Uhm, thats what commonality is...
Im afraid that the F/A-18E/F has less than 10% commonality with the C/D. Its an entirely new aircraft.
I see what you did there, Slashdot editors. Brilliant.
If you had used an accurate headline, such as "Bomb hoax perp caught despite using the target's own network." then the "despite" part would have sounded stupid and you would have had an obviously non-story, right on the face of it. But by throwing in a random unrelated part of the story and misleadingly implying something about it, you made it sound interesting! More people need to learn this trick: lies make things interesting!
A guy puts on a mask and walks into a bank. He hands the teller a note, "My name is John Smith, and this is a robbery. Shhh. Give me $10k." Police later investigate John Smith, and confirm it was him. Headline: "robber caught despite using mask" because, clearly, masks are an important and very relevant part of the story!
Dell isn't always the seller as there are commercial resellers and outlets that stock Dell equipment - PC World for instance.
My wife has had the top edge power button on her iPhone4 die 3 times now, and each time Apple wanted £119 to replace the unit - she now doesn't have an iPhone and won't ever have an iPhone again.
Interesting, you solution seems relatively fair, and reasonable. Prediction it will ever be implemented: 0.05%
Another business that can't survive without tax payer money to help keep the costs down on a vehicle that only wealthy folks can afford. Brilliant.
And above is another example of someone who can't think past next quarter's profit report.
Fortunately, there are people who can, and they've come to the realization that transitioning away from 100% reliance on fossil fuels is a good idea, and will benefit everyone in the long run.
We would also appreciate a few ovums from a selection of healthy, attractive ladies aged 18-25. For research purposes of course!
Blue-eyed blondes with no Jewish contamination, er, ancestry, please.
Interesting (and well-stated) points.
However, I don't think allowing users to control individual permissions will fix it. Users will just continue authorizing the kitchen sink. If some of them start exercising more control over specific permissions, app developers will simply respond by refusing to show the dancing pigs if SMS isn't actually working.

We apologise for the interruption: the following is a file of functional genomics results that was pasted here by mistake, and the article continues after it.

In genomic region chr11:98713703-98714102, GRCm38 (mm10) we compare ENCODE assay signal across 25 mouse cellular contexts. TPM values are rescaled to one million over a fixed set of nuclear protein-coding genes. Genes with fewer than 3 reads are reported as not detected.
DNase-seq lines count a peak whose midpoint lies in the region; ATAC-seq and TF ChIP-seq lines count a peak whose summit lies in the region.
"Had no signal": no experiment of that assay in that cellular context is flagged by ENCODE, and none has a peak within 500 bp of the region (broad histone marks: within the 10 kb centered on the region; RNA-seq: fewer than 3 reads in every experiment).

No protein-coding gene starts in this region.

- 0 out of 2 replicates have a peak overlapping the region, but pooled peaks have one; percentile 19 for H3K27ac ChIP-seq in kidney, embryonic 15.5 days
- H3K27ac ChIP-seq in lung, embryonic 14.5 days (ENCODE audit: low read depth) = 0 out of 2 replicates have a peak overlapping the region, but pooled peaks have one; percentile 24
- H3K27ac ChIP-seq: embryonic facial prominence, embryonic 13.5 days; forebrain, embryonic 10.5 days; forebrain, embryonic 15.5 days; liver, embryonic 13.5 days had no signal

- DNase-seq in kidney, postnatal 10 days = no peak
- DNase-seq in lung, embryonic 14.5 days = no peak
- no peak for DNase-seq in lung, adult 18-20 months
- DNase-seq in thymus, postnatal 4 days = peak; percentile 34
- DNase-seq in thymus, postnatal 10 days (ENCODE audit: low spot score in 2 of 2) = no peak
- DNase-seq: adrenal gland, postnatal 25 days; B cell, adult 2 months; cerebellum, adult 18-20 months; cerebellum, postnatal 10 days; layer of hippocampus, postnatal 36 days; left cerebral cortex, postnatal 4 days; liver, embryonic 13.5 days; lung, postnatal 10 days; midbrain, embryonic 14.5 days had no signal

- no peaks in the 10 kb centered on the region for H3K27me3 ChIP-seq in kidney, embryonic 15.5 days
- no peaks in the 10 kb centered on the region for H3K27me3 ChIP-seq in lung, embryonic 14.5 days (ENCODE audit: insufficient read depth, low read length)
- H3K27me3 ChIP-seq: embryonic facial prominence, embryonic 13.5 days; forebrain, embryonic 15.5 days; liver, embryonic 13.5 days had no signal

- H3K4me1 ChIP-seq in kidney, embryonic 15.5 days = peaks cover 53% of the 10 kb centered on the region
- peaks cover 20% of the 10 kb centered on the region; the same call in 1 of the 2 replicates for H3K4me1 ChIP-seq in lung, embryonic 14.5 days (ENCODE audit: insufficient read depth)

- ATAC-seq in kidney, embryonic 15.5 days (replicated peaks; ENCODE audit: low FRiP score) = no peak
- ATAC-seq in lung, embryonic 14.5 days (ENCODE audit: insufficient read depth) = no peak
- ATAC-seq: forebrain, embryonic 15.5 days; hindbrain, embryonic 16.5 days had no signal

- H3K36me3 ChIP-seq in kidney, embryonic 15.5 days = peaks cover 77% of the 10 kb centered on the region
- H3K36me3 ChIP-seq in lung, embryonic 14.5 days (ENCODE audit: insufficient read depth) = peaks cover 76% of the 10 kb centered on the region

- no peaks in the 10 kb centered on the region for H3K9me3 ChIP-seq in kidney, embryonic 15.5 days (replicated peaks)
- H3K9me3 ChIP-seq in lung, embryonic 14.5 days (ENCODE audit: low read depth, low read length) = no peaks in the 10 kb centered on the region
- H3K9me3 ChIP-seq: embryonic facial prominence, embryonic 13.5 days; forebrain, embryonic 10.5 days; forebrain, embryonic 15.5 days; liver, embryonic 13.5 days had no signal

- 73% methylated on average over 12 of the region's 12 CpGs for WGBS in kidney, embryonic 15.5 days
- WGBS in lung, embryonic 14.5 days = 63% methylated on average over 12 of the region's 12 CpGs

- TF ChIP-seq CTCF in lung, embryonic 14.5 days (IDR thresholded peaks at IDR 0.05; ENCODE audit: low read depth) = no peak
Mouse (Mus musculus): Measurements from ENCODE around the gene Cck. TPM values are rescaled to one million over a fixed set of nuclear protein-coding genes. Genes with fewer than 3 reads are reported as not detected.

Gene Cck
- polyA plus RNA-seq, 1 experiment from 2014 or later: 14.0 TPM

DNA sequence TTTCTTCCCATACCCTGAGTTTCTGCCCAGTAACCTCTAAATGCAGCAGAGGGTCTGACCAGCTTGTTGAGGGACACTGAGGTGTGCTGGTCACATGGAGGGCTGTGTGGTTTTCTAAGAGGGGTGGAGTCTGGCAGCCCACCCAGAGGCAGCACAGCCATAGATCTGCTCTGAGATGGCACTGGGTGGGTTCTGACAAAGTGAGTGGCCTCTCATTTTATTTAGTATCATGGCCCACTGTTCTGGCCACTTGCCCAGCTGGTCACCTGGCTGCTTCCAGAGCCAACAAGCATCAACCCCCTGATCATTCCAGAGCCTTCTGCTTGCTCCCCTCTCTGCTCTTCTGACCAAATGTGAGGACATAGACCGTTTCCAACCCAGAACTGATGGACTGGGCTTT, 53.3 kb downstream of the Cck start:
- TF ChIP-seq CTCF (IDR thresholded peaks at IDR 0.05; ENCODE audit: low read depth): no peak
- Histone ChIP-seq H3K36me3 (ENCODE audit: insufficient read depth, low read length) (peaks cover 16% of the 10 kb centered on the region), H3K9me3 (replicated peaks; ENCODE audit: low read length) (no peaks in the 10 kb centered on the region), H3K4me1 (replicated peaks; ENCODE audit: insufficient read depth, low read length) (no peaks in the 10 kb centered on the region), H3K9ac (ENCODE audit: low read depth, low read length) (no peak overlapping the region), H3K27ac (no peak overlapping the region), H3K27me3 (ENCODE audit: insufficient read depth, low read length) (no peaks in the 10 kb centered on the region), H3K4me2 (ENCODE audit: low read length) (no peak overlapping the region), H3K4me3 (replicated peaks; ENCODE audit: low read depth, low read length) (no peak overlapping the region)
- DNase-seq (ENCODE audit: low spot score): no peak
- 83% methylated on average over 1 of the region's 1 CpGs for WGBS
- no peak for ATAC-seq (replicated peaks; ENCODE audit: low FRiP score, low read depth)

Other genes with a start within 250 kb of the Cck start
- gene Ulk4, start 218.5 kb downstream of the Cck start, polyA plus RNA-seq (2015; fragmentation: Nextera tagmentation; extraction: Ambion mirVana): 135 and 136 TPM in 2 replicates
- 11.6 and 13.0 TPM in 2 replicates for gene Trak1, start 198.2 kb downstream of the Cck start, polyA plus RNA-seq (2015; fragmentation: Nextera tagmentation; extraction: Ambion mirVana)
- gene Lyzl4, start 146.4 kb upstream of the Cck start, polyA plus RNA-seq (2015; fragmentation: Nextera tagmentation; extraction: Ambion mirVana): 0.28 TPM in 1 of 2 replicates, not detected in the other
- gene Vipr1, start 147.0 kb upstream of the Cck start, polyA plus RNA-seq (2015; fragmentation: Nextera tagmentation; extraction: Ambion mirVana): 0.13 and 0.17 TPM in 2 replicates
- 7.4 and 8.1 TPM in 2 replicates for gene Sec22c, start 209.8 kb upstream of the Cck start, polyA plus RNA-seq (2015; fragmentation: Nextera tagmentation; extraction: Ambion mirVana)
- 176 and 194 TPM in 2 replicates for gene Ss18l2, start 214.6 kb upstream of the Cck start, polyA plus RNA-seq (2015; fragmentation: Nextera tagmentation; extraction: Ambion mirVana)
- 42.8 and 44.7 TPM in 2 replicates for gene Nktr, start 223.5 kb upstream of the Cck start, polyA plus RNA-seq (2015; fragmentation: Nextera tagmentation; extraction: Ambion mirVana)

And I don't think shutting off the APIs entirely is an acceptable solution, even if it arguably works for Apple.
I don't think that analogy is useful. If you leave your door open, you're the one that stands to lose, but if vulnerabilities exist the software company (generally) isn't the loser, which is why it makes sense to impose some method of bringing the societal costs to bear on the company. In economic terms, vulnerability costs are largely a negative externality, while security costs are internalized. That's a recipe for incenting people to ignore security, and the general solution is to internalize the externality.
I think a better analogy would be leaving something dangerous to others unsecured. Say, explosives. If you have a license to handle explosives and you don't follow the rules for securing them appropriately, you will get fined (if your'e caught). The other twist with software vulnerabilities is that the risk associated with a given bug is much harder to pin down, whereas it's pretty easy to quantify with a given type and quantity of explosives. This proposal attempts to use market forces to quantify the risk and determine the dollar amount of the "fine". It further tries to use the fine to actually motivate and therefore fund the security research. In the case of explosives, the government pays people to audit licensees and the value of the fines go to the government. I suspect if we looked a bit we could find some situations like this proposal, where the government essentially outsources the auditing operation to a third party who is compensated by collecting the fines.
Yup. My old iPhone 4, which was running perfectly fine with iOS 6 just crawls now. Safari is almost unusable. Other than email, about the most Internet I centric thing I use it for now is tethering to my Nexus 7. When my iPhone finally kicks it, I'm going with an Android phone, probably a Nexus 5. Then I don't need the evil that is called iTunes to copy to the phone, can access the file system and don't have to deal with Apple's ludicrous restrictions.
Oooh, what a trustworthy source! Nobody rich is wasting their time on slashdot.
Now excuse me while I go back to my orgy with super models.
if you and your bro were watching the game on the couch and he said he'd give you $5 to get him a fresh beer, you'd at least consider it...b/c you can buy a beer at the bar later w/ it
if you refused, but he then offered you $50 to get him the beer, most ppl wouldn't turn that down!
"Get me a beer and I'll give you $5."
"No. Get it yourself."
"Sudo get me a beer and I'll give you a tenth of $50."
"Okay! Here's your beer."
"Get me a beer and I'll give you a hundredth of $500."
"No. Get it yourself."
"Sudo get me a beer and I'll give you a thousandth of $5000."
"Okay! Here's your beer."
globaljustin, you appear to be correct that the responses are varying, so I must reluctantly agree that your model is perfectly accurate.
But in a system with 100's of competing products, who wants to run their business by having hundreds or thousands of highly volatile currencies as a exchange?
Nobody, of course. But that only means that most of the competing currencies will die a quick death from lack of support. In the end there will probably be one or two currencies that retain enough mindshare to survive; BitCoin may or may not be one of them, but it does have first-mover status, which is a significant advantage.
You do understand academia's purpose, right?